Results of the CDC Referendum- A sliver of hope
by Aneesh Sriram (UG '25)
As a sliver of hope to the Student Government of Ashoka, the New Constitution draft was passed in an overwhelming majority by the student body through the referendum. The Election Commission released the results remarking that it was a ‘pleasure to announce that the referendum has passed’. With a voter turnout of 1012, 955 were in favor of the constitution.
The Election Commissioner, Rudransh Mukherjee stated in the mail “I thank the student body for their overwhelming response, a first step to a reignited political scene at Ashoka.” It is indeed true that this is a new awakening for a new, participative and engaging Ashoka political scene.
In light of this, it is crucial to note the role played by the CDC and Leher representatives to mobilize students to vote for the constitution over the course of the week. From 4-6 PM, everyday, from the 7th of November till the 13th, CDC members, and volunteers from Leher were in front of the mess lawns actively lobbying passersby to exercise their right to vote. From the election data accessed by The Edict, it is clear that during these times of campaigning, voter response was higher. While ost of the votes themselves fell on the 8th, Tuesday, the highest percentage of votes between 4-6 PM came primarily from Wednesday the 9th.
The role of the CDC and the members of Leher must also be taken into consideration to turn the tide of voter turnout and tip the scales of the referendum itself. In light of this, we must ask, how many of the voters persuaded by the Leher had awareness about the new constitution at all? Did votes come in due to the active campaigning of the CDC and not because individuals were actually conscious about active political participation? The data given is in favor of the questions. Out of the people who voted between 4-6, how many actually knew what they were voting for, how many were influenced by the Leher? The Edict posed these questions to the party, to better understand the impact that they had on the outcome of the referendum.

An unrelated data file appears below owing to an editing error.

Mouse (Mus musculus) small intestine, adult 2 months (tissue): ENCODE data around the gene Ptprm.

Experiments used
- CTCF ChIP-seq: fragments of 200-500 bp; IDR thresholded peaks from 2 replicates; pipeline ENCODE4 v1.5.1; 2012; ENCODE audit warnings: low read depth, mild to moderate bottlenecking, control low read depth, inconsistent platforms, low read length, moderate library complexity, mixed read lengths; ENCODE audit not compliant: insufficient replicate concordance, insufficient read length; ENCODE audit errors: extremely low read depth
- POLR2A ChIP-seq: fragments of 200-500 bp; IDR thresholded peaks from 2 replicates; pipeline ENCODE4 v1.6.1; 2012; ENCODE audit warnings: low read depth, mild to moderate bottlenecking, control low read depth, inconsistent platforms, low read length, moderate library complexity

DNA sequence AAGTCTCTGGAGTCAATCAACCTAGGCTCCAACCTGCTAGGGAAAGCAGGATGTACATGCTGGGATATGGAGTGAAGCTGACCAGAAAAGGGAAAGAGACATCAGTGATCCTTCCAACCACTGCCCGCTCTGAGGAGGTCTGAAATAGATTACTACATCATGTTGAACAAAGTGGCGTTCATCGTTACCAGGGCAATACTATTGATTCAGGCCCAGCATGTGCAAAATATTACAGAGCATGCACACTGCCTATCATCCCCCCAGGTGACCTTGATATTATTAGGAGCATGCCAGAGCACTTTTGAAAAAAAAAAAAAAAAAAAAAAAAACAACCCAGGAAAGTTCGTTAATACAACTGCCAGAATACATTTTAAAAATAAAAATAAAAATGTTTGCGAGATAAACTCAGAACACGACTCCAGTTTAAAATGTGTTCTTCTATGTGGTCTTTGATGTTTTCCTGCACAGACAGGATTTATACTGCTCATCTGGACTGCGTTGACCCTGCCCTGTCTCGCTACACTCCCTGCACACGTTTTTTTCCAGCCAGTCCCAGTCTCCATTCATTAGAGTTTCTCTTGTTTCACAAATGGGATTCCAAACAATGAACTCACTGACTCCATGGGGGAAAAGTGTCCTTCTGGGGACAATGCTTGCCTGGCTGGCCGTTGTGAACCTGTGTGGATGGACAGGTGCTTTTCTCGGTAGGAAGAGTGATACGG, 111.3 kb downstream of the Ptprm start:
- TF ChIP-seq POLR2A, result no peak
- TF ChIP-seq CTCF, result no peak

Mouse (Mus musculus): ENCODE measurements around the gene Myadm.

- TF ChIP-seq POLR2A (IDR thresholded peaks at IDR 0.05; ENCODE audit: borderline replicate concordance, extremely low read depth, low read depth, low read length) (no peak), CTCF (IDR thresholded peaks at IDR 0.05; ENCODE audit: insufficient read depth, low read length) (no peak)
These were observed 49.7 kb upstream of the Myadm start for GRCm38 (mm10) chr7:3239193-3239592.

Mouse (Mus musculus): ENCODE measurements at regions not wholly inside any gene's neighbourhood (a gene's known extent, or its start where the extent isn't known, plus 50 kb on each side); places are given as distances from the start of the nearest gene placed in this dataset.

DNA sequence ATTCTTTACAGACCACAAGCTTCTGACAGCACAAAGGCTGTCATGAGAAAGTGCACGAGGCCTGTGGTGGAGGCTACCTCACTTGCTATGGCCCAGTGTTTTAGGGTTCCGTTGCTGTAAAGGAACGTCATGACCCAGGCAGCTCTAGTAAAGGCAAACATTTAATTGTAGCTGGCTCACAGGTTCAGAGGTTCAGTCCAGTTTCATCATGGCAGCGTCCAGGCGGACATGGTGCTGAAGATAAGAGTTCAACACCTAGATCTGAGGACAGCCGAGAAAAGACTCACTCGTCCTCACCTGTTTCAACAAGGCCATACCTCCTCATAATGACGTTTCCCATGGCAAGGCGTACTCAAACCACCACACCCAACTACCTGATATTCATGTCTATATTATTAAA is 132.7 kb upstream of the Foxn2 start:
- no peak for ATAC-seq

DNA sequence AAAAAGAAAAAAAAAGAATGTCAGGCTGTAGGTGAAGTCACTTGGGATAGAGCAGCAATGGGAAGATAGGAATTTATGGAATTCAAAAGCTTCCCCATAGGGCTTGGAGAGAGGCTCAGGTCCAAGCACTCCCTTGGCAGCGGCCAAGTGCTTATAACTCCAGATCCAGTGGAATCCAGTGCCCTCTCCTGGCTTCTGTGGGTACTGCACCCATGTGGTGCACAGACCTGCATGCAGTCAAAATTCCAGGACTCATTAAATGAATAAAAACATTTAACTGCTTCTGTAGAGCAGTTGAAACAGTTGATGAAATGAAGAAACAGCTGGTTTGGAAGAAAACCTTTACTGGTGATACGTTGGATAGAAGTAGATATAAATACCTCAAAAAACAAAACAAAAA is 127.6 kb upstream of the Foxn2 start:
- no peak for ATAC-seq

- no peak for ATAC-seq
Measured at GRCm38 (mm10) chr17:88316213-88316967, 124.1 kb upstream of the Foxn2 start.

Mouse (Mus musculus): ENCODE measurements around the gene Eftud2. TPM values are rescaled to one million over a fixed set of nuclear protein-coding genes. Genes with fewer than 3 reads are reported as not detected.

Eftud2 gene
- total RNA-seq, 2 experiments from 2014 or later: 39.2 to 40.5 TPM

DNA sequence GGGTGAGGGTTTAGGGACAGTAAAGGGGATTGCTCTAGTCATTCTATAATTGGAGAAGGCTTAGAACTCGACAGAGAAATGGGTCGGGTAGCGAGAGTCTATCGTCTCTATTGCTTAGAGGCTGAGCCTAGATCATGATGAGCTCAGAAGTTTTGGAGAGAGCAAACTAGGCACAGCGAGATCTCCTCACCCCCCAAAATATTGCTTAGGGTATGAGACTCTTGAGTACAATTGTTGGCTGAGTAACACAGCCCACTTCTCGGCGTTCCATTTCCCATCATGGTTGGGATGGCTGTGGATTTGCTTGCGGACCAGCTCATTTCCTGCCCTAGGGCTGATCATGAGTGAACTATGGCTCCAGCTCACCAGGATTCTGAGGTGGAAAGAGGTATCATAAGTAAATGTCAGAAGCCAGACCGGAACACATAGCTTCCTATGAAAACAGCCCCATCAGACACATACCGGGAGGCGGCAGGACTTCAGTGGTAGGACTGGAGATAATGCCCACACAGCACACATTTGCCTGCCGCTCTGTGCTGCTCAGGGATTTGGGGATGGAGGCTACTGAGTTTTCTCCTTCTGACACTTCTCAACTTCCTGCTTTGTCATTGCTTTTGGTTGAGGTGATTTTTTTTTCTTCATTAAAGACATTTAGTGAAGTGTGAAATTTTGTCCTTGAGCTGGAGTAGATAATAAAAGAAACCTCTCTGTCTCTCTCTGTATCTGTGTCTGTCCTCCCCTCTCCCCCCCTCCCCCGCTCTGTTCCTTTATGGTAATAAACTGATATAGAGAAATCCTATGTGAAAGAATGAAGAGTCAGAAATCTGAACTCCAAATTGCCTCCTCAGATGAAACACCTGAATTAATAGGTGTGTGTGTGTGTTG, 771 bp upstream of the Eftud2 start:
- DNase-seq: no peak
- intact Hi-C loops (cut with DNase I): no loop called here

In a statement drafted by Leher as a response to the questions, it was mentioned that “It would be impossible to give an exact number of students that members of Leher interacted with (or that interacted with our content), however most students that were members spoke with were aware of the new constitution and the voting for it.”
To respond to the concern of the motive behind the votes of students, the reply given was that “Given the state of political participation within campus right now we felt it was our duty as a political party to help promote the referendum and if our work (or that of the SG’s) directly encouraged people to vote then we’re glad to have assisted in their decision making.”
Finally, to account for the spike of votes between 4 and 6PM, the party underlines that “Again it would be far too presumptuous for us to assume either the number of individuals influenced by Leher but the party did its utmost to ensure that all individuals that we spoke with had as much information as they needed to make an informed choice …All members that were in front of the mess ensured that they were aware of all details of the constitution and were regularly answering questions posed by individuals approaching the board.”
Nevertheless, two steps forward and one step behind is still a step forward. One can only hope that Leher’s efforts to ensure the passing of the referendum, and the adoption of the new Constitution will result in a reinvigorated political passion among the students.